Law Centre 'will not be complicit' in implementation of Universal Credit

By agency reporter
October 12, 2017

Greater Manchester Law Centre has released the following statement on Universal Credit:

"At the Greater Manchester Law Centre, we help people to navigate the existing benefits system. Vulnerable members of our community are struggling to access the support they deserve because of long and intimidating application forms and convoluted tribunal processes.

"In our first year, we helped clients with lost benefits to claim back £370,000, which demonstrates that many people are having to fight protracted battles to receive benefits that they should never have been denied in the first place. The consequences of an ineffective welfare system can be devastating, and Universal Credit appears destined to worsen the situation.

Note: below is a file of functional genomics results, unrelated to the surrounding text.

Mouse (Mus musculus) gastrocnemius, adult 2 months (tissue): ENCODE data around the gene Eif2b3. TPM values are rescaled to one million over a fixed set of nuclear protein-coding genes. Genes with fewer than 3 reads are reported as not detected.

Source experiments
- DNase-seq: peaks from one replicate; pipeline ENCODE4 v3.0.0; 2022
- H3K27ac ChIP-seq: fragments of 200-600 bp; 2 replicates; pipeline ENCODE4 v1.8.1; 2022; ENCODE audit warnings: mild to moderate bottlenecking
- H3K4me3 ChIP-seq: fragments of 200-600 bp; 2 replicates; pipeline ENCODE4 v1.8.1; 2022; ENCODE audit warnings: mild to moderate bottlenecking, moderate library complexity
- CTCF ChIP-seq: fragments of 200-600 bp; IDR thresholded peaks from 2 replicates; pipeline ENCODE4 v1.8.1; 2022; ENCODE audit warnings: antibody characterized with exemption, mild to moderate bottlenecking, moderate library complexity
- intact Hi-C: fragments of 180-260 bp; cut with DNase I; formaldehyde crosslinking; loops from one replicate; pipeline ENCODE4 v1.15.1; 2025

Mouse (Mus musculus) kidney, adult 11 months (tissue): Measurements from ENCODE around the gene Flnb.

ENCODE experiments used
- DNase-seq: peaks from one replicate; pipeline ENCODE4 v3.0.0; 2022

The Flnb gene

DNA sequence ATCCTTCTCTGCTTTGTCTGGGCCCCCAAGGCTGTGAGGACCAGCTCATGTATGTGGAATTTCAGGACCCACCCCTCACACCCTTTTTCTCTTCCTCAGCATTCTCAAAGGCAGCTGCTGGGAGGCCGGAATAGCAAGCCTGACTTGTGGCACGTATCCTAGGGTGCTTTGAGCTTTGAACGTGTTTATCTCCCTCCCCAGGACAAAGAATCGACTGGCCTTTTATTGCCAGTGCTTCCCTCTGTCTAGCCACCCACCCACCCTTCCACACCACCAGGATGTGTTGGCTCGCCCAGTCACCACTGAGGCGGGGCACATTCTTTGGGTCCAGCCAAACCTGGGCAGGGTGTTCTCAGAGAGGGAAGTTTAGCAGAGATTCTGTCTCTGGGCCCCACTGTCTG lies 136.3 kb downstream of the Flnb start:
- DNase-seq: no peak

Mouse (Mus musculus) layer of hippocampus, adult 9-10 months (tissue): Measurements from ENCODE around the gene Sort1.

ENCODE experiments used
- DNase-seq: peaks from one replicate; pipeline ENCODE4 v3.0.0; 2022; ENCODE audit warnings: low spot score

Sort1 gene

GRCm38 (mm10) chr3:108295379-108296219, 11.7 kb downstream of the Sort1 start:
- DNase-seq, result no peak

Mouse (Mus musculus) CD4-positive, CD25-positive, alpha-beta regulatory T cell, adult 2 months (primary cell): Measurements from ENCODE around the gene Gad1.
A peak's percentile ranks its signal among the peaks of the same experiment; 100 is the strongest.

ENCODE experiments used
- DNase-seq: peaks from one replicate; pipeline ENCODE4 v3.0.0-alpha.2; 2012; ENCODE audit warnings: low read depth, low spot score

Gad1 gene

"As a voluntary sector organisation, we are steadfast in our stance on Universal Credit: we will not assist in its implementation. If Universal Credit is so convoluted and ineffective that voluntary sector organisations are relied upon, then it should not be implemented at all.

"For example, a local Job Centre approached us earlier this year to ask if we would provide computers and supervisors to help people to create bank accounts and apply for Universal Credit. Our response is clear: this is not the role of the voluntary sector. We will not be complicit in a scheme which results in further adversity and punishment for vulnerable people. We therefore refuse to offer Universal Credit services and we demand that its rollout is stopped."

Greater Manchester Law Centre aims to provide free legal advice and representation to the residents of the entirety of the Greater Manchester region. Its work focuses on the needs of clients who for multiple reasons of exclusion cannot access legal help from private solicitors. As well as offering legal advice, Greater Manchester Law Centre campaigns for the restoration of comprehensive legal aid as an essential part of the welfare state. 

* Greater Manchester Law Centre


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